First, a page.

“You consider me the young apprentice
Caught between the Scylla and Charibdes.
Hypnotized by you if I should linger
Staring at the ring around your finger.”
Curious examination of the phrase “Scylla and Charibdes” reveals that the Greek folklore sited them on opposite sides of the Strait of Messina between the island of Sicily and the rocky Italian mainland. “Scylla” was rationalized as a rock shoal (imagined and described to be a six-headed sea monster) on the Italian side of the strait and “Charybdis” was a whirlpool off the coast of Sicily. Akin to “the devil and the deep sea”.
Those were the times when sailors were tested to navigate and survive the ever changing vagaries of the cruel sea and also dexterously avoid the destructive, rocky edges of the shallow coastline. With practically no help except their sails, a brave heart filled with passion for sailing and at times a burning volcano as a land mark, the journey was as arduous as one could imagine.
At this point, our protagonist the “lighthouse”, makes a grand entry!
With the caveat that I am no pharologist (people who study and specialize in lighthouses), the earliest record in history shows that the famous lighthouse Pharos of Alexandria, Egypt was erected as early as 280BC. Standing at 450 feet tall and an open flame as the torch, it was one of the seven wonders in ancient times that served the marine community for 1500 years, before it was unfortunately destroyed by an earthquake.
Now let us expound the top virtues of our central character of this post and the relationship it enjoys with the ship.
Purpose: Lighthouse has a crystal clear purpose: to serve the ship. To provide navigational help and warn the ship about an imminent danger, if one exists. The safety and the progress of the ship is the paramount reason for it’s very existence.
The intent and action: On shore, normally the lighthouse is located at the brink of a shallow & rocky coastline or atop a cliff overlooking the deep sea; while off shore, it is usually positioned at the deep end of the sea where there is a swirling, treacherous whirlpool. By taking the initiative in occupying those perilous positions, the intention to serve the ship is abundantly demonstrated by the proactive step.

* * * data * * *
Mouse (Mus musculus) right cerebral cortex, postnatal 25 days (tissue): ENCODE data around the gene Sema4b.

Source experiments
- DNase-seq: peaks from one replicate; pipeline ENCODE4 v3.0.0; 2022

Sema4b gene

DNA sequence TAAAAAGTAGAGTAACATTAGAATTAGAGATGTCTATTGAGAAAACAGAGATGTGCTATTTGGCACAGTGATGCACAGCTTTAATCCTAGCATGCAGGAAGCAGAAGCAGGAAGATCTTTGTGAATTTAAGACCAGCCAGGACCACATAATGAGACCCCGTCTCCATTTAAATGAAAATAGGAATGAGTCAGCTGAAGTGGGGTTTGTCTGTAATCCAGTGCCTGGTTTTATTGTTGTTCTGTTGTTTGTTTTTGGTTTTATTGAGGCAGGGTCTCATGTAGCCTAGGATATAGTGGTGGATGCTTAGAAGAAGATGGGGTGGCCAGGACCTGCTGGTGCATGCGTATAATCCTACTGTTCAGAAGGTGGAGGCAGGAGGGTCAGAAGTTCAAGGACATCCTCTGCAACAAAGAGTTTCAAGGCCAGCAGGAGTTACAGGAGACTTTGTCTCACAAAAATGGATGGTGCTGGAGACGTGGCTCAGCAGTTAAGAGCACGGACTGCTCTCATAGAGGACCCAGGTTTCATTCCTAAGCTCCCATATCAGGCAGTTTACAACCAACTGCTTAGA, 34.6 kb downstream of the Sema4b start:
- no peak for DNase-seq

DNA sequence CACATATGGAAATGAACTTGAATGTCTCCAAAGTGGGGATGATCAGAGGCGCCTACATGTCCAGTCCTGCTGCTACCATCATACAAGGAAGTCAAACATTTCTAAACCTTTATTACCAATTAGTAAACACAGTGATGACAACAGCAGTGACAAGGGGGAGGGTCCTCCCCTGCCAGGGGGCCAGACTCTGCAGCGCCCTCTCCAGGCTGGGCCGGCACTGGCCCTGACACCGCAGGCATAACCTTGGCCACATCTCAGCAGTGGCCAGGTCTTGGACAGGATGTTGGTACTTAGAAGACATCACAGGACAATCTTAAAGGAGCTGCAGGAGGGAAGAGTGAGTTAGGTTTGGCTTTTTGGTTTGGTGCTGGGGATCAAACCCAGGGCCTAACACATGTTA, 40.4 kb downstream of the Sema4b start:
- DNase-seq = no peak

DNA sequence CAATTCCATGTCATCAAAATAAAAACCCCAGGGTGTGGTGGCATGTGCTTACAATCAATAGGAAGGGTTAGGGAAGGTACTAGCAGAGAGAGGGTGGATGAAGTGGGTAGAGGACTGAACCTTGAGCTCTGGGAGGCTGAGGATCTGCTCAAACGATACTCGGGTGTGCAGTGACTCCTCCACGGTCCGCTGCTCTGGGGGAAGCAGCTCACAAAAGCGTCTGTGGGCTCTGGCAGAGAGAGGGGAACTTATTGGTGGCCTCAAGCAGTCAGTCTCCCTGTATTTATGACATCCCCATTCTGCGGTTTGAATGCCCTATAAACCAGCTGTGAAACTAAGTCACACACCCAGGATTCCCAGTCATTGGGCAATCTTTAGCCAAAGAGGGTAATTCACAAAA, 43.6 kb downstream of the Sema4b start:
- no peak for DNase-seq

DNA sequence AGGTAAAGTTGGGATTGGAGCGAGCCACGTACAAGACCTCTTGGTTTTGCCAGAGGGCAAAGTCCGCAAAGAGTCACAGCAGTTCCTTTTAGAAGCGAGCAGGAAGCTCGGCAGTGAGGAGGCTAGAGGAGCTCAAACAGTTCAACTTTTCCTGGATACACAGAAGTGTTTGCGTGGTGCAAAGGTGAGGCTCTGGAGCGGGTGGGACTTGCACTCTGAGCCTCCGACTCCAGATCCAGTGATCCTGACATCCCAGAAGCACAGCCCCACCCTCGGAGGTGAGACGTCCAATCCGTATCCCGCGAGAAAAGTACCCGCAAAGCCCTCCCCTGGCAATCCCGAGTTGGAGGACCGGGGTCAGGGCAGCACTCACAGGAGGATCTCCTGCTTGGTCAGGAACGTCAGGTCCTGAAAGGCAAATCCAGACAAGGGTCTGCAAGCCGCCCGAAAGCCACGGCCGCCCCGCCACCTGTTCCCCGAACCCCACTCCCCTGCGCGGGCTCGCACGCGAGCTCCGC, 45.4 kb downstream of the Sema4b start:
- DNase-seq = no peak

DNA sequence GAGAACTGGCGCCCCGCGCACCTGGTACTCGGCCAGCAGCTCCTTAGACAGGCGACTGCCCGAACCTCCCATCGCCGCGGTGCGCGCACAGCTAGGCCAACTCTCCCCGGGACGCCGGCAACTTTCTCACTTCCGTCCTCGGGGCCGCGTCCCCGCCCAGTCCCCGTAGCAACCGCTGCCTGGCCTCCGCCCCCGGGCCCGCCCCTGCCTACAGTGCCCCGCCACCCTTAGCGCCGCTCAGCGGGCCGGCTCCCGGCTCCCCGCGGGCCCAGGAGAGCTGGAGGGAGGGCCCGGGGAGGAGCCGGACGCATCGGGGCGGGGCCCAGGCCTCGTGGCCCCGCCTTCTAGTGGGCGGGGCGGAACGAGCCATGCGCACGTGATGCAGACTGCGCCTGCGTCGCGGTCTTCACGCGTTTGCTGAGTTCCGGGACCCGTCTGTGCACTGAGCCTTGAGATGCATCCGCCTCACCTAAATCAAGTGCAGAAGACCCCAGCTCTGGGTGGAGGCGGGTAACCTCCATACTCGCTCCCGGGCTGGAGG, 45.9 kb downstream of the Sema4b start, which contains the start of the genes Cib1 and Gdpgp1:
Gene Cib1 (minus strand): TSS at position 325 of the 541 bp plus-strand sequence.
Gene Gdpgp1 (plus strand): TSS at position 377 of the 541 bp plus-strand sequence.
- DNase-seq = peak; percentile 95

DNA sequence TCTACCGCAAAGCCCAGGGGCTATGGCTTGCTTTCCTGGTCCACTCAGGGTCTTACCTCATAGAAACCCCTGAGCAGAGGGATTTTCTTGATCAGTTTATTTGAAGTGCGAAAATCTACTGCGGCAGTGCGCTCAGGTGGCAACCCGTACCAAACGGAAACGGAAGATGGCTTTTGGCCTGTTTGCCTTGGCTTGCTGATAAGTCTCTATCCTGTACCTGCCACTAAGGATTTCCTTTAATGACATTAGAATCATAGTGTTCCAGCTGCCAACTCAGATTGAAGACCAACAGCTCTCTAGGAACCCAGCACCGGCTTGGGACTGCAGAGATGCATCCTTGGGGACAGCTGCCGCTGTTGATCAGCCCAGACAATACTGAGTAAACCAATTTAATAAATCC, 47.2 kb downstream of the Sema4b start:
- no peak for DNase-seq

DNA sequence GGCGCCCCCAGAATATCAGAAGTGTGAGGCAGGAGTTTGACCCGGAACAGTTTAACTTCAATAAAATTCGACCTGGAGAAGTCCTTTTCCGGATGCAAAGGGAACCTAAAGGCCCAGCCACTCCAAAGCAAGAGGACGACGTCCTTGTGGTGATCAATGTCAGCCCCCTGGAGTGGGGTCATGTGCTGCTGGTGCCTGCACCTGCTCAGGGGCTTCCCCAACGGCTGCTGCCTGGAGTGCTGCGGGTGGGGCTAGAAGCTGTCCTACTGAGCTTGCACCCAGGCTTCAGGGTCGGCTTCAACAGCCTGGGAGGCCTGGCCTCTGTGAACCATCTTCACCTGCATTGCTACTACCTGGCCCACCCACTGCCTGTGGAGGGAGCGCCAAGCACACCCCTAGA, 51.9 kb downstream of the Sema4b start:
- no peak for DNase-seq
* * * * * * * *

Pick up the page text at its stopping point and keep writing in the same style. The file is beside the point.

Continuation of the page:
Always on: Ebb or tide, sunshine or storm, scorching summer or wet winters, night or day the lighthouse weathers it all, stands tall (literally) and delivers what is expected. It embodies something that is dependable for the ship to count on, for the moment.
Focus on character: No two lighthouses are the same. Not just by the color or height or design of the pattern on its walls – but also by the unique frequency of the flashing light. An invention called “Fresnel lens” is behind the distinctive signals. The lens as an invention, as well as enabling man to produce an unlimited number of flashing combinations, it also intensified (enhanced) the light so it could be seen at greater distances. The ship could identify the individual flashing pattern of each light, called its “characteristic”, and thereby interpret the location.
“Plan B”: What if there was a heavy and dense mist that wouldn’t allow the bright light to pass through? What if that could result in a break-down of communication with the ship? The lighthouse is equipped with fog horns that emit a particular sound pattern that could be heard and interpreted unmistakably by the ship.
Faith & Trust: While the lighthouse throws light and emits sounds, it draws a line there. The lighthouse doesn’t believe in prescribing. The ship is entrusted with the responsibility to interpret the signals and take the appropriate next course of navigation. There is crucial trust at work & respect for each other, in the communication that is flowing.
Show goes on: While the ship moves on to safer territory and towards it’s earmarked destination, the lighthouse which is deep-rooted on terra firma, gets ready and waits for the next ship to be served.
When I ponder over that list of our hero’s virtues, it throws some “light” on building trusting relationships – be it between a manager & an employee, mentor & mentee, trainer & trainee and a coach & coachee. For me it’s a great benchmark to beat.
With serendipity, I have at times found a restaurant with an interesting menu, an unknown author with an awesome publication or a curious place of interest that draws you, but today, thanks to Sting’s lyrics “Wrapped around your finger” I have found new learning to take away.
“Every breath you take” is cued up next in my stereo and ready to play! After that is “Russians”.